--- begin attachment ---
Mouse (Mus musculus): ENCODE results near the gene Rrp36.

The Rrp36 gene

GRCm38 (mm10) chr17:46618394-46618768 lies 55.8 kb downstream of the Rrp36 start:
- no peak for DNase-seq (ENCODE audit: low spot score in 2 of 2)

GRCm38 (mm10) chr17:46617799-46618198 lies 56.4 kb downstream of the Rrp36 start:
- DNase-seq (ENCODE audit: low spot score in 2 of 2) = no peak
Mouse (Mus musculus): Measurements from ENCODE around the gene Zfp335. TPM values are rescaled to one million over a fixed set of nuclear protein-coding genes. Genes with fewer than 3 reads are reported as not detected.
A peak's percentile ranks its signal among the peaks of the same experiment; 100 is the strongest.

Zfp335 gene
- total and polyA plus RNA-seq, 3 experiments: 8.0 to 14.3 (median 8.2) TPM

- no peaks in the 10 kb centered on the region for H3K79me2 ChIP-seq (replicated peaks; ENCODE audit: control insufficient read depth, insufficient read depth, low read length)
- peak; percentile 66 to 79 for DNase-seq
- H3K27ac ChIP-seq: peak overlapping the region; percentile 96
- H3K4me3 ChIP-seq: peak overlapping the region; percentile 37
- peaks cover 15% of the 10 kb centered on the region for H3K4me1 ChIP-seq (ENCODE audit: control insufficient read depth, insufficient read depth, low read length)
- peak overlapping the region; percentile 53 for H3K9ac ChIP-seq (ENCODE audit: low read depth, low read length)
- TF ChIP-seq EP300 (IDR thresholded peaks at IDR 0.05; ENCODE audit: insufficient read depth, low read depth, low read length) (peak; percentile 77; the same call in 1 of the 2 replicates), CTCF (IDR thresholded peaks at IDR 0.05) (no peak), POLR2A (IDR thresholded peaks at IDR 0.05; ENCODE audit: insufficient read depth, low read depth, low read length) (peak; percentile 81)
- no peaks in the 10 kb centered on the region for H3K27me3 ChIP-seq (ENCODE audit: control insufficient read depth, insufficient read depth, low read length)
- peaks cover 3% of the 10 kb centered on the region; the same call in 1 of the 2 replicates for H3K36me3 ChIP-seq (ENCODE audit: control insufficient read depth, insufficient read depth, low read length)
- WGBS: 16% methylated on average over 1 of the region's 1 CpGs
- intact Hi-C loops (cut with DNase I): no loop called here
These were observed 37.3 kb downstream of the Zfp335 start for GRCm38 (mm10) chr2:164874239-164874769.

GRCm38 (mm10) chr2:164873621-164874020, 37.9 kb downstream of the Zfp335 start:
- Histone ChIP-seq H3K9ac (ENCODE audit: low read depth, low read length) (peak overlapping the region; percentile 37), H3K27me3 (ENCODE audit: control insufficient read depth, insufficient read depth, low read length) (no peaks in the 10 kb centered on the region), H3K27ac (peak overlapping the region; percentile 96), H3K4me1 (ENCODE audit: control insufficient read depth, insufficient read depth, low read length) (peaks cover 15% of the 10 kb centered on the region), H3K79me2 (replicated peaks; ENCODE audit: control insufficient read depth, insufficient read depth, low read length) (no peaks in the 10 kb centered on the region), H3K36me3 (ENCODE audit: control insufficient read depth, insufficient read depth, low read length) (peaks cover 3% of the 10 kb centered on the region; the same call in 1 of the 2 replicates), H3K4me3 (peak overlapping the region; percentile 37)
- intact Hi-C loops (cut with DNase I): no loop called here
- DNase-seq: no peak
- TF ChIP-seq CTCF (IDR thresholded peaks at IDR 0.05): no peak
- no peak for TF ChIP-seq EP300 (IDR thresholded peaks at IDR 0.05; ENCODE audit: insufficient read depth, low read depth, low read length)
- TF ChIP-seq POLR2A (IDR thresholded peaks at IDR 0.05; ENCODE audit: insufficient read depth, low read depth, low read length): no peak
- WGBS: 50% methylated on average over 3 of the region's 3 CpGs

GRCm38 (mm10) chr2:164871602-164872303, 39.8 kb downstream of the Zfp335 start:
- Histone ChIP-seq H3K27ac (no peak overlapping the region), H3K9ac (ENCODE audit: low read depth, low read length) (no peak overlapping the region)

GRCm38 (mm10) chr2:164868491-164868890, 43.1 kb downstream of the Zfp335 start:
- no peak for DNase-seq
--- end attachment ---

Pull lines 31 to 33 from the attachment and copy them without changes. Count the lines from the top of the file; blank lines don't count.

GRCm38 (mm10) chr2:164871602-164872303, 39.8 kb downstream of the Zfp335 start:
- Histone ChIP-seq H3K27ac (no peak overlapping the region), H3K9ac (ENCODE audit: low read depth, low read length) (no peak overlapping the region)

GRCm38 (mm10) chr2:164868491-164868890, 43.1 kb downstream of the Zfp335 start: